·        Troops and military vehicles entered Ukraine from Belarus.

·        Coordinated attacks were launched and major Ukrainian cities such as Kharkov, Odessa and Kyiv were targeted. Plumes of smoke were seen in various video clips doing the rounds on social media.

·        Putin warned that any foreign attempt to interfere with Russian action would lead to “consequences they have never seen.” Putin accused the US and its allies of ignoring Russia’s demand to prevent Ukraine from joining NATO and offer Moscow security guarantees.

·        February 25, 2022: Ukrainian president Volodymyr Zelenskyy said 137 dead after the first day of fighting.

·        Chernobyl nuclear power plant captured by Russian forces, reports Reuters.

·        President Biden announces a new round of sanctions targeting Russia after its invasion of Ukraine, charging that Russian leader Vladimir Putin “chose this war” and that his country will bear the consequences of his action.

·        February 26, 2022: Russia vetoes UNSC resolution on Ukraine as India, China, UAE skip voting.

·        Prepare petrol bombs to defend Kyiv, Ukrainian authorities tell locals.

·        Ukrainian President Zelensky asked to evacuate Kyiv at the behest of the US government but he turns down the offer. He says: “The fight is here; I need ammunition, not a ride.”

·        Air India evacuates 214 passengers from Romania and returns to Mumbai

·        US releases up to $600 m in security assistance to Ukraine.

·        Russian forces capture the southeastern Ukrainian city of Melitopol

·        Three Russian aircraft shot down, claims Ukraine.

·        Netherlands decides to send 200 air defence rockets to Ukraine

·        As many as 100,000 Ukrainians cross the border into Poland.

·        Ukraine denies refusal to negotiation over ceasefire with Russia, says ‘not ready to accept ultimatums’

·        February 27, 2022: Germany announces military aid to Ukraine: 1,000 anti-tank weapons, 500 ‘Stinger’ surface-to-air missiles.

·        France to deliver more military equipment to Ukraine and ramp up sanctions on Russia.

·        US to provide $54 million in additional humanitarian assistance to Ukraine

·        EU to finance purchase, delivery of weapons to Ukraine, toughens sanctions on Russia

·        February 28, 2022: Ukraine agrees to hold talks with Russia, the meeting will be held in the Belarusian city of Gomel.

·        Explosions heard in Ukraine’s Kyiv, Kharkiv cities ahead of talks with Russia.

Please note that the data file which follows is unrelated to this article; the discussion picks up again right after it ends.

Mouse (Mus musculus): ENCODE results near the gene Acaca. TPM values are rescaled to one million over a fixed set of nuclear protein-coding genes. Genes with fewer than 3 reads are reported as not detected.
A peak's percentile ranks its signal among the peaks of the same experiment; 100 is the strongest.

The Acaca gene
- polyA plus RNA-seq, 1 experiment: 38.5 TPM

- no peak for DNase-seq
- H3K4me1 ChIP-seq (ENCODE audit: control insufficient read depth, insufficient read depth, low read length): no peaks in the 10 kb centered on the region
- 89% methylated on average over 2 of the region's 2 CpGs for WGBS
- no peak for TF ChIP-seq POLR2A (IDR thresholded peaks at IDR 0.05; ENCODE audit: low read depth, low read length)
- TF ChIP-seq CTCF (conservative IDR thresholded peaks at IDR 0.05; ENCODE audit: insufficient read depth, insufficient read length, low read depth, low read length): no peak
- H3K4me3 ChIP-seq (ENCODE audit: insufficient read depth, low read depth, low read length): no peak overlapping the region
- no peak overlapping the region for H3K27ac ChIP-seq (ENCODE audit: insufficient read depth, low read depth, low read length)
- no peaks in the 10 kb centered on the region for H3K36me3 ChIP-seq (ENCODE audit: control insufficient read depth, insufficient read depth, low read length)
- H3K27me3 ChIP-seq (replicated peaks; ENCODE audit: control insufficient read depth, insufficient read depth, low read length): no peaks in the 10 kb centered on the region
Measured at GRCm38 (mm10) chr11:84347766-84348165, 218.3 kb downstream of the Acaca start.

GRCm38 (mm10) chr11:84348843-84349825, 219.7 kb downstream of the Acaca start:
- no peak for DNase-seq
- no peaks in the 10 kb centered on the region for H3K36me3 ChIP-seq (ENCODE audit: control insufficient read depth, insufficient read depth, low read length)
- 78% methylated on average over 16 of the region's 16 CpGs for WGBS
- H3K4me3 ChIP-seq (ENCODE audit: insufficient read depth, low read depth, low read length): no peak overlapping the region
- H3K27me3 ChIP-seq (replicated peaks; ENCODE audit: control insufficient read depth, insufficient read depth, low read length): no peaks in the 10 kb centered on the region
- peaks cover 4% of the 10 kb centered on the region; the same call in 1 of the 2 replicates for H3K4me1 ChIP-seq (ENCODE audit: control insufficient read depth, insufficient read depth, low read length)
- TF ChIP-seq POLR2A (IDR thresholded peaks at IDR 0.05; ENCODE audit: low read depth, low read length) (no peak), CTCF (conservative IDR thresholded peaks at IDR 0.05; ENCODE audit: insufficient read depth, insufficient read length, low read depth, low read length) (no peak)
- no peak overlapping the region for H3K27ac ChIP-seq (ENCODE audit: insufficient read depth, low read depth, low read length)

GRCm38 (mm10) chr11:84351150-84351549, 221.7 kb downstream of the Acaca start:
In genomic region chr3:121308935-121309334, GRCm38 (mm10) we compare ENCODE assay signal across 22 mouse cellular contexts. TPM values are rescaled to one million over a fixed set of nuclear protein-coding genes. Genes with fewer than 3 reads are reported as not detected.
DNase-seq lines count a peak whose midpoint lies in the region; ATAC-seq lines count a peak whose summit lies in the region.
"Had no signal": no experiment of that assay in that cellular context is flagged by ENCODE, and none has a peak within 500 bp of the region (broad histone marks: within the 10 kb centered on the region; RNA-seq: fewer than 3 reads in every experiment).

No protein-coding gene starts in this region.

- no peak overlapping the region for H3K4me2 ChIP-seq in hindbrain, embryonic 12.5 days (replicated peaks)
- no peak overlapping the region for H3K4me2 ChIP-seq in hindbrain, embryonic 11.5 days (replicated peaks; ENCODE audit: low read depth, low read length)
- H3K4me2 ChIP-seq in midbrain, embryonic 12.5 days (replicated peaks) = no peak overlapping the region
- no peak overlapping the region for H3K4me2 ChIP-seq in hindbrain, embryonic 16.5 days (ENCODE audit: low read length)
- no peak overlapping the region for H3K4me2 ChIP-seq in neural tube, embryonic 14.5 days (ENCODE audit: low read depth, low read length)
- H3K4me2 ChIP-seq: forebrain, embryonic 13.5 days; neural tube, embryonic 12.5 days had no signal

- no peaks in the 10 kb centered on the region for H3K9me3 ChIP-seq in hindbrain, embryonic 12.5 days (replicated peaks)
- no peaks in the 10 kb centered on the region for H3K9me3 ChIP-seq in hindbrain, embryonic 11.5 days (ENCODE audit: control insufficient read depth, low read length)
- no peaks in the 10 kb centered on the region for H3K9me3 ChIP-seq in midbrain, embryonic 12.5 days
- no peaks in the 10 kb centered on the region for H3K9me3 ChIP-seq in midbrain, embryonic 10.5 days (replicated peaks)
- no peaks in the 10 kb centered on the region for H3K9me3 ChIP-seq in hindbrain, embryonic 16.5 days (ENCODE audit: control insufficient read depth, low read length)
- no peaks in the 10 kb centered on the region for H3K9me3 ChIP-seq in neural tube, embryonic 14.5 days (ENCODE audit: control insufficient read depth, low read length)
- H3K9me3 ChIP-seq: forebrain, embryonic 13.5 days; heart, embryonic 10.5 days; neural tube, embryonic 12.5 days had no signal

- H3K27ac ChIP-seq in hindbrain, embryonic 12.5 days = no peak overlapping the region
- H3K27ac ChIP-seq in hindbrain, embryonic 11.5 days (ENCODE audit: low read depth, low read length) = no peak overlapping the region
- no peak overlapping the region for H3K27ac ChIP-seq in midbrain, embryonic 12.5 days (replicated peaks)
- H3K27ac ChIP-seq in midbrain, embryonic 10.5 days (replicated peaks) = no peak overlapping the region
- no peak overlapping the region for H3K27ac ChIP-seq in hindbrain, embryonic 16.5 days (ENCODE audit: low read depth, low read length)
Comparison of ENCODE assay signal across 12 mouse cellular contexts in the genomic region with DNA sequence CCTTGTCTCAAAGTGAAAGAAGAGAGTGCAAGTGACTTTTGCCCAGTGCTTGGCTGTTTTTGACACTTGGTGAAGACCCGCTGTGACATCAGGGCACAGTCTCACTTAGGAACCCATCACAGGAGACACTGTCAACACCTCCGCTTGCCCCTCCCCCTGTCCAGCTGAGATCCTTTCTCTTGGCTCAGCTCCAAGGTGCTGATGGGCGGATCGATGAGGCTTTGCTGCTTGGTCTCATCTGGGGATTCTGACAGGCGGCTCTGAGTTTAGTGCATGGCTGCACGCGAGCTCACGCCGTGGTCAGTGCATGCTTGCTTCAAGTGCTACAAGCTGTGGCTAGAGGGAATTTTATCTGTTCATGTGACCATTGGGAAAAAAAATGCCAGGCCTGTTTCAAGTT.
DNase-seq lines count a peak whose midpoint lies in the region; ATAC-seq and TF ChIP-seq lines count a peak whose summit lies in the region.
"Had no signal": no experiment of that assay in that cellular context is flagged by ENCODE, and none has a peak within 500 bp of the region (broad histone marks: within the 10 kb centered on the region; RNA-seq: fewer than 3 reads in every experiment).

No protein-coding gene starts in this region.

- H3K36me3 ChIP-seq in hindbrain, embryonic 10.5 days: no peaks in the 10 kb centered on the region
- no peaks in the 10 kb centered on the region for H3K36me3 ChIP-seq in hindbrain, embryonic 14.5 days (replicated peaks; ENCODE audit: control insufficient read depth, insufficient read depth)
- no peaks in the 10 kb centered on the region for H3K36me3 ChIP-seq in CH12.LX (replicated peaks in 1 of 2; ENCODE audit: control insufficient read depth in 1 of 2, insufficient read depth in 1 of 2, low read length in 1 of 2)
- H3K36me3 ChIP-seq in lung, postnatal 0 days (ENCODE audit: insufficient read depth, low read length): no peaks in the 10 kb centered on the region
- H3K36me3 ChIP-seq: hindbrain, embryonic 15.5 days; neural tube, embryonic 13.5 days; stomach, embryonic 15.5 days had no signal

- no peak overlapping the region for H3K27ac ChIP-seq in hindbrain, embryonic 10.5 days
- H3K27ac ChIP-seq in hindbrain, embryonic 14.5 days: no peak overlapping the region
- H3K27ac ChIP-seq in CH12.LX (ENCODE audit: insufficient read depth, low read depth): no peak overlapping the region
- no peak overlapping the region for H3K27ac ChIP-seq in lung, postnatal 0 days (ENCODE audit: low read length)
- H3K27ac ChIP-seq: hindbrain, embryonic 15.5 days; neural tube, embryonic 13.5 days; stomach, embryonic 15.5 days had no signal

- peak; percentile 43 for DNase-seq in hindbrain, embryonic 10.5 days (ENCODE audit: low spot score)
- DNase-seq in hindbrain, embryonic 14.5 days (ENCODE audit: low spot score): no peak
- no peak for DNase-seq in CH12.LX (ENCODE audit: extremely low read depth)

·        Australia announces fresh sanctions against Russia, imposes travel ban on Putin

·        Belarus may join Ukraine invasion, says US official.

·        Four Indian ministers travel to Ukraine’s neighbouring nations to coordinate evacuation of stranded Indians.

·        Europe, Canada close their airspace to Russian airplanes

·        Russian military claims air superiority in Ukraine, says civilians can freely leave Kyiv.

·        Ukraine to release prisoners with military experience if needed to fight Russia

·        Civilian death toll at 352 people, including 14 children.

·        Ukraine’s defence ministry claims more than 5,000 Russian soldiers have been killed, 191 tanks, 29 fighter jets, 29 helicopters and 816 armoured personnel carriers have been destroyed by Ukraine’s forces. This was in the first four days of fighting in Ukraine.

·        The UN said that at least 134 from the Ukrainian military had been killed.

·        The UN says over 500,000 people have fled Ukraine to neighbouring countries.

·        FIFA, UEFA suspend all Russian football teams

Some Important Facts About Ukraine

·        Ukraine was known as Kievan Rus (from which Russia is a derivative), till the 16th century. In the 9th century, Kiev was the major political and cultural centre in Eastern Europe.

·        After the Russian Revolution, Ukraine declared its independence from Russia on January 28, 1918, and several years of warfare ensued with several groups.

·        The Red Army was finally victorious over Kiev, and in 1920 Ukraine became a Soviet republic state.

·        In 1922 Ukraine became one of the founders of the Union of Soviet Socialist Republics.

·        In 1991, Leonid Kravchuk, leader of the Soviet republic of Ukraine, declared independence from Moscow.

·        2008: NATO promised Ukraine it will one day join the alliance.

·        April 2014: Pro-Russian separatists in the eastern region of Donbass declare independence

·        July 2014: A missile brings down passenger plane MH17 en route from Amsterdam to Kuala Lumpur, killing all 298 people on board. Investigators trace back the weapon used to Russia, which denies involvement.